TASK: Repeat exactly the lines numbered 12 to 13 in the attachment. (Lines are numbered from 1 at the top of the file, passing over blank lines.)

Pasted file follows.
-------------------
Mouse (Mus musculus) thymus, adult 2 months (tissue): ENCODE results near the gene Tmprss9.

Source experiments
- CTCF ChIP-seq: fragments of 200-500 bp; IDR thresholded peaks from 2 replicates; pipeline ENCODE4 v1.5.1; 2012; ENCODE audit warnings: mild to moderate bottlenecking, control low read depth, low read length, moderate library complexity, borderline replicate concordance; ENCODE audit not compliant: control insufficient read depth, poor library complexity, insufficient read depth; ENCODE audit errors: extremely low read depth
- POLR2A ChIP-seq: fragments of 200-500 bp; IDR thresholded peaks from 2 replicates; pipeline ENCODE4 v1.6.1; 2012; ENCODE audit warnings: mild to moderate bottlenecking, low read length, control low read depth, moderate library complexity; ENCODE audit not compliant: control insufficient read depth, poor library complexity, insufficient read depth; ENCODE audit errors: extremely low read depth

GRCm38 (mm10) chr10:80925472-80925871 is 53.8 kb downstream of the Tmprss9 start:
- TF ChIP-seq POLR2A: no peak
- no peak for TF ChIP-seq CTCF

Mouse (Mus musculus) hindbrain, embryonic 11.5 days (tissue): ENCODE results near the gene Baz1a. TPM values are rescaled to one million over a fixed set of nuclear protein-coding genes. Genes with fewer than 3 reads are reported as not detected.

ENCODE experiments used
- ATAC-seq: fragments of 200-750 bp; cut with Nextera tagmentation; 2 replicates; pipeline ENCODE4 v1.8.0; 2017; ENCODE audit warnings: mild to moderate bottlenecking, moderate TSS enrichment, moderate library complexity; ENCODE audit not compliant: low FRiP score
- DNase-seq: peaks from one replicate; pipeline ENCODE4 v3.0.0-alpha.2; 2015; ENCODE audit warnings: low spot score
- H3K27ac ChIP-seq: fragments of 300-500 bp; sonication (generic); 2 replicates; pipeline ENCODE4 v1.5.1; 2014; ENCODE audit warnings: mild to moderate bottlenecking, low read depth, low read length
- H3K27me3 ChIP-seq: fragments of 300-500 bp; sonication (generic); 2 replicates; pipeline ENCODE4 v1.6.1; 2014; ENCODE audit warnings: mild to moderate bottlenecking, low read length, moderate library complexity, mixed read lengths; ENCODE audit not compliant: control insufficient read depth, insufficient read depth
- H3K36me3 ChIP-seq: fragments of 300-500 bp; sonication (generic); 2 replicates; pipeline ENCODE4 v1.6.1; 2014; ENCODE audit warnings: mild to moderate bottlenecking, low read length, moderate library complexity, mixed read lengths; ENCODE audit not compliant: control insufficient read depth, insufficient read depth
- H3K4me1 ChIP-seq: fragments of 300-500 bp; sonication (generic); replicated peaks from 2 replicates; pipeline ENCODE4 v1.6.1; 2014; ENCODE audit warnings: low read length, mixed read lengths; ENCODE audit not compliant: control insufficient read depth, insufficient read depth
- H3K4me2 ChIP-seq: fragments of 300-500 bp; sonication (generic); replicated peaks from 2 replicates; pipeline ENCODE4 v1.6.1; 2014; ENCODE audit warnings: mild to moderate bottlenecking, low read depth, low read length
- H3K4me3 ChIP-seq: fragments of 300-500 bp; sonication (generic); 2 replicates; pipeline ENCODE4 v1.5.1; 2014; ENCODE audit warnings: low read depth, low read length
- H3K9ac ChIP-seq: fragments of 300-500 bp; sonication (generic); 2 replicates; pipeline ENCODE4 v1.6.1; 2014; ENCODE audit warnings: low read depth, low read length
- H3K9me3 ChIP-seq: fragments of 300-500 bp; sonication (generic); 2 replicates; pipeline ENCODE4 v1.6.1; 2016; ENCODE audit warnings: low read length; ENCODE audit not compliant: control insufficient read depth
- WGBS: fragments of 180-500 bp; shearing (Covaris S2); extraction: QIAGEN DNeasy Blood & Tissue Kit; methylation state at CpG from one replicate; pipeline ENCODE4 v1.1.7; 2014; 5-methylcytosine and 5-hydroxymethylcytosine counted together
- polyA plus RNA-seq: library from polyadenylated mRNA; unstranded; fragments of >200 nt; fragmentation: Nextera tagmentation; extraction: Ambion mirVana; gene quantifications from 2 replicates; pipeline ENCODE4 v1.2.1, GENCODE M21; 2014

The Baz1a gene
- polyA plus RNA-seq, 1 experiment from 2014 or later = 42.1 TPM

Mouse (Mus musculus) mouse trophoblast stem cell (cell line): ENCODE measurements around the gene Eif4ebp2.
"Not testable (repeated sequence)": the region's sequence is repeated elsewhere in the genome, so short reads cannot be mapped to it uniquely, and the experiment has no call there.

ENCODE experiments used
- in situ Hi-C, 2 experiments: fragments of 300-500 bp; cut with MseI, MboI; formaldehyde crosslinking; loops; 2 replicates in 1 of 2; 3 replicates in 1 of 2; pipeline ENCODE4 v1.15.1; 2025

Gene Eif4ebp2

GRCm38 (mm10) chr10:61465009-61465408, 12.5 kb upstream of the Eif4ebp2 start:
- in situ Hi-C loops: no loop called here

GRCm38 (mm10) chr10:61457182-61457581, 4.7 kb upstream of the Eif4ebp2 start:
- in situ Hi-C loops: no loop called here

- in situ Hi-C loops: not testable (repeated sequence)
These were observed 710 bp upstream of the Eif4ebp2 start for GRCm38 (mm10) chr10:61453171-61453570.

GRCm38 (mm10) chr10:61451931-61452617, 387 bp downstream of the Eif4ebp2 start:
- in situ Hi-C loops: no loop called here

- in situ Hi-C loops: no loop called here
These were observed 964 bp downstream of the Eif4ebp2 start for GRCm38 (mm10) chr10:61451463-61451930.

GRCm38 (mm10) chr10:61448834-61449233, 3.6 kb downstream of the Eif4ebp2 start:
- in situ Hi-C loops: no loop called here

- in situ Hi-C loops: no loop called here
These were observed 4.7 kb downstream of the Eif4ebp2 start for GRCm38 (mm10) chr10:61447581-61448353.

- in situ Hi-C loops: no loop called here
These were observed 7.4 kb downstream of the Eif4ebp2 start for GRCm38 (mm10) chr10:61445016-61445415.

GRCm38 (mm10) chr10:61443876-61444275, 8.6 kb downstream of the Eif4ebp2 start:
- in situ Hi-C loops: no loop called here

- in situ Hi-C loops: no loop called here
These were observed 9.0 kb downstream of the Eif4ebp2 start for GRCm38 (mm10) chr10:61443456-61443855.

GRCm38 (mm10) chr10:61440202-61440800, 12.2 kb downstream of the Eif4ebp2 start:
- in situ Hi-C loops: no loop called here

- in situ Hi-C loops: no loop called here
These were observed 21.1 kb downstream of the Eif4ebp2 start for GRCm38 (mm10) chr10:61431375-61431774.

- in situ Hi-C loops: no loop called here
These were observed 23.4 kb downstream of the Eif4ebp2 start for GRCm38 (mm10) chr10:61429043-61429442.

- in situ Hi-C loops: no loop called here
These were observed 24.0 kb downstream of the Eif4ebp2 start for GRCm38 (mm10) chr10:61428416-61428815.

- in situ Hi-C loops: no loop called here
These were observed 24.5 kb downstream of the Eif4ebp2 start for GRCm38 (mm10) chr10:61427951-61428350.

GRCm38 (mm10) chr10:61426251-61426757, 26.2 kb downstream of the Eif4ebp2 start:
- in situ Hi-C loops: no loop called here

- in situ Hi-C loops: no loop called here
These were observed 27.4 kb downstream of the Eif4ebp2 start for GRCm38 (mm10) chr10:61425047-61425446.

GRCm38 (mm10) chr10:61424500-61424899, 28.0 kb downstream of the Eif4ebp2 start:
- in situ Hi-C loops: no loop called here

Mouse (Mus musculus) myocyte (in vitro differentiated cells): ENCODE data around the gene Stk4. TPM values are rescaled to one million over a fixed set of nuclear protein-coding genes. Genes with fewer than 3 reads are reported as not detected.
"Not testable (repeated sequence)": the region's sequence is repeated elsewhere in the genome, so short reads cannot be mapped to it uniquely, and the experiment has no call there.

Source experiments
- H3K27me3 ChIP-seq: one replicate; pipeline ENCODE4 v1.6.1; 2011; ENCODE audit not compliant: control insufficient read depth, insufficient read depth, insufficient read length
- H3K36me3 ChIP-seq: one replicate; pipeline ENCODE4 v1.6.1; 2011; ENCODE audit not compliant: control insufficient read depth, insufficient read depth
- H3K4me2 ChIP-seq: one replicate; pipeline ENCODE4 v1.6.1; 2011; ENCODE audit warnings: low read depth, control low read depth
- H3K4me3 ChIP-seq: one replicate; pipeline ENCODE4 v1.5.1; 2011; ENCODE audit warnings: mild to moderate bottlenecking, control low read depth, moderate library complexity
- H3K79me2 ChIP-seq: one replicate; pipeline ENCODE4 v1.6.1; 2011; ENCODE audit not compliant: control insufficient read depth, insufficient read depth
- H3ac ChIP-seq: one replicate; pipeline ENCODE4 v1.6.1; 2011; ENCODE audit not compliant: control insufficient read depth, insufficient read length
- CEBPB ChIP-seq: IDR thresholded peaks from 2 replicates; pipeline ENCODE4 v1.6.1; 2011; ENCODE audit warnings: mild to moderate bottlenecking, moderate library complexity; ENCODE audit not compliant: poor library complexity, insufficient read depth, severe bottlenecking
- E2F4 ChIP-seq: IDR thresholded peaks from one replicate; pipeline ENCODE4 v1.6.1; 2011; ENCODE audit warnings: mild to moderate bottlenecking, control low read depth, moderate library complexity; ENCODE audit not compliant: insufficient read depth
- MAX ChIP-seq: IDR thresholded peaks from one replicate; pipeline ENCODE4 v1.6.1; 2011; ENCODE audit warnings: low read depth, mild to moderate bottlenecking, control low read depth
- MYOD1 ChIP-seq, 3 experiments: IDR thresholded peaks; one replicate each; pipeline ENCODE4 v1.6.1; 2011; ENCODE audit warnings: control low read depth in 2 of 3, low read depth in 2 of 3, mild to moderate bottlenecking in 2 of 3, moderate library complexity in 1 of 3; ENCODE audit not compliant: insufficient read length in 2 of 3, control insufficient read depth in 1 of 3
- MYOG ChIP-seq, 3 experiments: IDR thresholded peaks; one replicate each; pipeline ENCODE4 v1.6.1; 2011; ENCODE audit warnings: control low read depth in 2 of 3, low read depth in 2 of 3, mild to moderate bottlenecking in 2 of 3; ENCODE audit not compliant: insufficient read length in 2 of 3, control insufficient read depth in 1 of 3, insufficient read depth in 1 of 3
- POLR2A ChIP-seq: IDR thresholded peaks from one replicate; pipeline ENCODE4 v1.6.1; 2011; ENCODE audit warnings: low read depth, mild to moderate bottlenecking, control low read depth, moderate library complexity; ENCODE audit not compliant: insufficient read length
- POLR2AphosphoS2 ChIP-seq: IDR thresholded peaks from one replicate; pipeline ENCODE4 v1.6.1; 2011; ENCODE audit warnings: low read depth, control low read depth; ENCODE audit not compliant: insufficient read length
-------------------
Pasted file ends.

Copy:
- H3K27ac ChIP-seq: fragments of 300-500 bp; sonication (generic); 2 replicates; pipeline ENCODE4 v1.5.1; 2014; ENCODE audit warnings: mild to moderate bottlenecking, low read depth, low read length
- H3K27me3 ChIP-seq: fragments of 300-500 bp; sonication (generic); 2 replicates; pipeline ENCODE4 v1.6.1; 2014; ENCODE audit warnings: mild to moderate bottlenecking, low read length, moderate library complexity, mixed read lengths; ENCODE audit not compliant: control insufficient read depth, insufficient read depth